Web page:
This film illustrates the struggles of Canadian prairies women to achieve a more just and humane society within the farm movement and at large. During the early 1900s, women on the prairies looked for ways to overcome their isolation. Out of the resulting farm women's organizations grew a group of women possessing remarkable intellectual abilities, social and cultural awareness, and advanced worldviews.
This epic drama looks at the opening of the Canadian West and the drought that led to the Depression in the Thirties. It is the saga of a family who left Eastern Canada to stake their future in the Prairies. Principle roles are played by Frances Hyland and James Douglas.
For more background information about this film, please visit the NFB.ca blog.
The International Ox Pull, highlight of the Bridgewater, Nova Scotia, annual fair, is a holdover from the pioneer past when oxen cleared the land and tilled the soil. These beasts of burden have lost none of their pulling power, as demonstrated when they drag tons of weight loaded on sleds (the winner pulls up to 6 tons!). Competing teams come from various parts of the Maritimes and the Northeastern United States.
This short film is an ode to the women who settled the Prairies, from the days of early immigration to 1916 - when Manitobans became the first women in Canada to receive the provincial vote - and beyond. Recollections of women are complemented by a series of quotations drawn from letters, diaries, and newspapers of the day, which are spoken over re-enacted scenes and archival photographs.
This feature-length film tells the story of the passion between Marie de l’Incarnation, a mid-seventeenth-century nun and God, her "divine spouse." Fusing documentary and acting by Marie Tifo, whom we follow as she rehearses for this demanding role, the film paints an astonishing portrait of this mystic who abandoned her son and left France to build a convent in Canada, where she became the first female writer in New France.
The NFB’s 72nd Oscar®-nominated film.
In 1909, a dapper young remittance man is sent from England to Alberta to attempt ranching. However, his affection for badminton, bird watching and liquor leaves him little time for wrangling cattle. It soon becomes clear that nothing in his refined upbringing has prepared him for the harsh conditions of the New World. This animated short is about the beauty of the prairie, the pang of being homesick and the folly of living dangerously out of context.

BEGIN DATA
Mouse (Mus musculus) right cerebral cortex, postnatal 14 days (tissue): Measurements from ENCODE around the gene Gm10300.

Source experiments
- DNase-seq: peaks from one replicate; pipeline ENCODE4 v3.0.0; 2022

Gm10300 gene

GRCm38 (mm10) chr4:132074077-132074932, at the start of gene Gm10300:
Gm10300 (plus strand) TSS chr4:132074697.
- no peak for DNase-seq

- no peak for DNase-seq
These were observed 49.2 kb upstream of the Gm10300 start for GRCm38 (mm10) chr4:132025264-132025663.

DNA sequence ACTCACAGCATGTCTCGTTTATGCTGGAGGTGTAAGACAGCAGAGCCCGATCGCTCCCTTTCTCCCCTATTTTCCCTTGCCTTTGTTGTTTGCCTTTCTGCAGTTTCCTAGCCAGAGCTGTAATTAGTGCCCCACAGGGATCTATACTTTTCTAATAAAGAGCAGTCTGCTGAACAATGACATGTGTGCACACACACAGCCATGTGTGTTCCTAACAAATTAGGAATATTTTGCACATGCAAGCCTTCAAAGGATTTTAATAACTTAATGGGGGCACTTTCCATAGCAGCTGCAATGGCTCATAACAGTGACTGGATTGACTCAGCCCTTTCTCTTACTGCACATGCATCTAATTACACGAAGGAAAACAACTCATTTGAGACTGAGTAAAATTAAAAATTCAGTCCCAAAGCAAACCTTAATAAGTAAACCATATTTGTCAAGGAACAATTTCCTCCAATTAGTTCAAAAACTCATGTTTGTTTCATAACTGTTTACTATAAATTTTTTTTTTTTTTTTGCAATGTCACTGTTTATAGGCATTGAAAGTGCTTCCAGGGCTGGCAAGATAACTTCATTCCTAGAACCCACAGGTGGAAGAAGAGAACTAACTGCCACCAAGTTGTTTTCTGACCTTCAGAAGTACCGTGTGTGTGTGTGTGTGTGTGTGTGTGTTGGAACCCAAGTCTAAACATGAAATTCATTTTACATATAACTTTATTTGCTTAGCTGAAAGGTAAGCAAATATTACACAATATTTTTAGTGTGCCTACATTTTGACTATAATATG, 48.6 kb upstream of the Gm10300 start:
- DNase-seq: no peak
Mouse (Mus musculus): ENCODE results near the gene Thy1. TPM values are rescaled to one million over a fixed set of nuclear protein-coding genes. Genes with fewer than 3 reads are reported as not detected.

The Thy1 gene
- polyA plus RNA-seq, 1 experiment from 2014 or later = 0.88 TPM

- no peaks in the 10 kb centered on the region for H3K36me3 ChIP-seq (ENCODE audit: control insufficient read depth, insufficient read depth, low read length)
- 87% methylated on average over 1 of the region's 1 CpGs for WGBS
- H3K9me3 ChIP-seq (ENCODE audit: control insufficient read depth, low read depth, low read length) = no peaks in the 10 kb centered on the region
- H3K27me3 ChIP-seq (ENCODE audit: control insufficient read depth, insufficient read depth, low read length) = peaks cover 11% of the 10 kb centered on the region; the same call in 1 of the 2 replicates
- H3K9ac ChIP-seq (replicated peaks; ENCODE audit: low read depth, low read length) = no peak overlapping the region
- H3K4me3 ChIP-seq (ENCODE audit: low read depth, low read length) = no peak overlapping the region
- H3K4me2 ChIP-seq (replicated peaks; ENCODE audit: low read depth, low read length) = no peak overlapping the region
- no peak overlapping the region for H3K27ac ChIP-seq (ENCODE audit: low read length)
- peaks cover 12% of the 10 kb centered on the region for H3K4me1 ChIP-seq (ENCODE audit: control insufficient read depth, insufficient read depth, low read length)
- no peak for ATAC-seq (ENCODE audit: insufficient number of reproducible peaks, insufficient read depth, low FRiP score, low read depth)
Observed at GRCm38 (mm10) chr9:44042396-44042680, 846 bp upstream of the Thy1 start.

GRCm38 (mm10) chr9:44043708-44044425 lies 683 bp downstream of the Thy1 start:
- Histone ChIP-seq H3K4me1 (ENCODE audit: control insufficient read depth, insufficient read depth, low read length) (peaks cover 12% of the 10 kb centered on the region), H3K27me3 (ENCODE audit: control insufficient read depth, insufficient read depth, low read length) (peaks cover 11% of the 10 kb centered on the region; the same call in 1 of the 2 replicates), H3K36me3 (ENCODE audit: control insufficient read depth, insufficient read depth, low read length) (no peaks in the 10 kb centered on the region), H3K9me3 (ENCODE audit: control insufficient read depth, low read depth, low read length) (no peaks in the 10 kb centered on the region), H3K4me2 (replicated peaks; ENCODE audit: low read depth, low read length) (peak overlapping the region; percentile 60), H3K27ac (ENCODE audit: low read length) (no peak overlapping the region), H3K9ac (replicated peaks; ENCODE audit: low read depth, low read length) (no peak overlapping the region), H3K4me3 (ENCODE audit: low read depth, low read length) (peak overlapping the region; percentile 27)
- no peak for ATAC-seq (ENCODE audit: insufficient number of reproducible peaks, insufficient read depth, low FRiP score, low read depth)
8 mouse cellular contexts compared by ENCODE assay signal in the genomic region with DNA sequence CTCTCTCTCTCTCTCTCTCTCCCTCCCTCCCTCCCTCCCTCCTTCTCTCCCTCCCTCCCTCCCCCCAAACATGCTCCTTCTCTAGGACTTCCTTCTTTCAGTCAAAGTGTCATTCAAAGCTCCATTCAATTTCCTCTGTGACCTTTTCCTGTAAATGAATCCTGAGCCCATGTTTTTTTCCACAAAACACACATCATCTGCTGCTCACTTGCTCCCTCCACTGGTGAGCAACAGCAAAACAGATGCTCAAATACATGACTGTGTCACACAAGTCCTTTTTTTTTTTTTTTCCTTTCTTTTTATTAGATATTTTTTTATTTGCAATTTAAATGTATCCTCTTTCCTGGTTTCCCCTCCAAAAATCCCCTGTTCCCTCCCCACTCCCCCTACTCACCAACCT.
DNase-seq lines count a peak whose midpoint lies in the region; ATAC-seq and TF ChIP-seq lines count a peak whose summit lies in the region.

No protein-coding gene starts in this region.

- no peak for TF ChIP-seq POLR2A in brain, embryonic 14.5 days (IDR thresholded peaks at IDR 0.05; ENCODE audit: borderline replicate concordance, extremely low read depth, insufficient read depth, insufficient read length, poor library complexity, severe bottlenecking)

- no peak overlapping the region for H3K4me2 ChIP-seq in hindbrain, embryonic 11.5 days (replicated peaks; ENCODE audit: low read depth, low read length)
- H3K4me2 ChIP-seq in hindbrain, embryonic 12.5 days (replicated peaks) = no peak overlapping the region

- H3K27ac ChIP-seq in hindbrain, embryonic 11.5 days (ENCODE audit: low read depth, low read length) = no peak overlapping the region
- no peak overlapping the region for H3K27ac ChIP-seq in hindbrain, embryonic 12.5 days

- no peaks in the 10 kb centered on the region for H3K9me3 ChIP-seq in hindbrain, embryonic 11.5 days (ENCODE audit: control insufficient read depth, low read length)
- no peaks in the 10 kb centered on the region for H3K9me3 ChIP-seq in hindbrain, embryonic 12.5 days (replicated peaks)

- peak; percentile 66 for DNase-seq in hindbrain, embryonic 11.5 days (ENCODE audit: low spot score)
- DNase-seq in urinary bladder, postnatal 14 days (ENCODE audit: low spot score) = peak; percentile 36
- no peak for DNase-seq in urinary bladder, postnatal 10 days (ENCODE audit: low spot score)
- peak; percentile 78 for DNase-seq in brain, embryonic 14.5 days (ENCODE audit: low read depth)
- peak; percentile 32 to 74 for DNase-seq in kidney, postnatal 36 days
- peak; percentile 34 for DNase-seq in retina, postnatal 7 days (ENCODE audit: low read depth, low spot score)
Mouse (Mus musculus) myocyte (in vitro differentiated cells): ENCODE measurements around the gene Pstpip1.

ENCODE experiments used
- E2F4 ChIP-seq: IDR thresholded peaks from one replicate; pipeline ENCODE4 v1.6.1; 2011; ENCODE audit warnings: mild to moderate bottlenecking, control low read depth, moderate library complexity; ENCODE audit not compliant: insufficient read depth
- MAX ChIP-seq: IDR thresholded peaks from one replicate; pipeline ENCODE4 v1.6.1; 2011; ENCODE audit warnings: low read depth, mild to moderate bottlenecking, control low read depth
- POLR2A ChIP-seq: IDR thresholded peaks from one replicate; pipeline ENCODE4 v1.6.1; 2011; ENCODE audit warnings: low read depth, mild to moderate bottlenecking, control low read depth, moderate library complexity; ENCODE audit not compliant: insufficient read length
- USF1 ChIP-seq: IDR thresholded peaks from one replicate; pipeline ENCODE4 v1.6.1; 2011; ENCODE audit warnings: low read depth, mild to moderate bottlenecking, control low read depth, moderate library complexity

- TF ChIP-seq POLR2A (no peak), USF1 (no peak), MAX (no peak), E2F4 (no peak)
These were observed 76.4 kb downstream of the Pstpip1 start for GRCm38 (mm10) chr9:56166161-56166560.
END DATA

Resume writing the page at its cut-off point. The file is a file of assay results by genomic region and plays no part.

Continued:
This short documentary examines the state of Canada at the end of the 19th century, with a look at the fashions, politics, technologies, and cultural trends that dominated the turn of the century. Equally dramatic, funny, and fascinating, the film puts both past and present into perspective through old photographs and silent film footage.
This documentary short is a cinematic recording of Tales from a Prairie Drifter, a stage comedy about the North-West Resistance during the opening of the Canadian West. Highlighting the roles of Louis Riel, the Resistance leader, prime minister Sir John A. Macdonald and General Middleton, who was sent to quell the uprising, the play defines the First nations and Métis cause more succinctly than many history books. Here, the play is performed by the Regina Globe Theatre before an Indigineous audience of First Nations and Métis, whose reactions are recorded.
This documentary short is a visual portrait of “Prairie Sentinels,” the vertical grain elevators that once dotted the Canadian Prairies. Surveying an old diesel elevator’s day-to-day operations, this film is a simple, honest vignette on the distinctive wooden structures that would eventually become a symbol of the Prairie provinces.
Structured as a love letter, this feature film is an impressionistic history of the women of Québec down through the ages: the Indigenous woman, the fille du Roy, the nun, the settler's wife, the soldier's wife, and, finally, today's woman.
This feature film in two parts is an exploration of the women’s suffrage movement. Spearheaded by women like Emmeline Pankhurst, founder of the Women's Social and Political Union, the Suffragettes realized they would have to become radical and militant if the movement was going to be effective. There followed many demonstrations, and imprisonments until the women’s vote was finally granted, in 1918 (Britain) and 1919 (Canada, except Quebec.)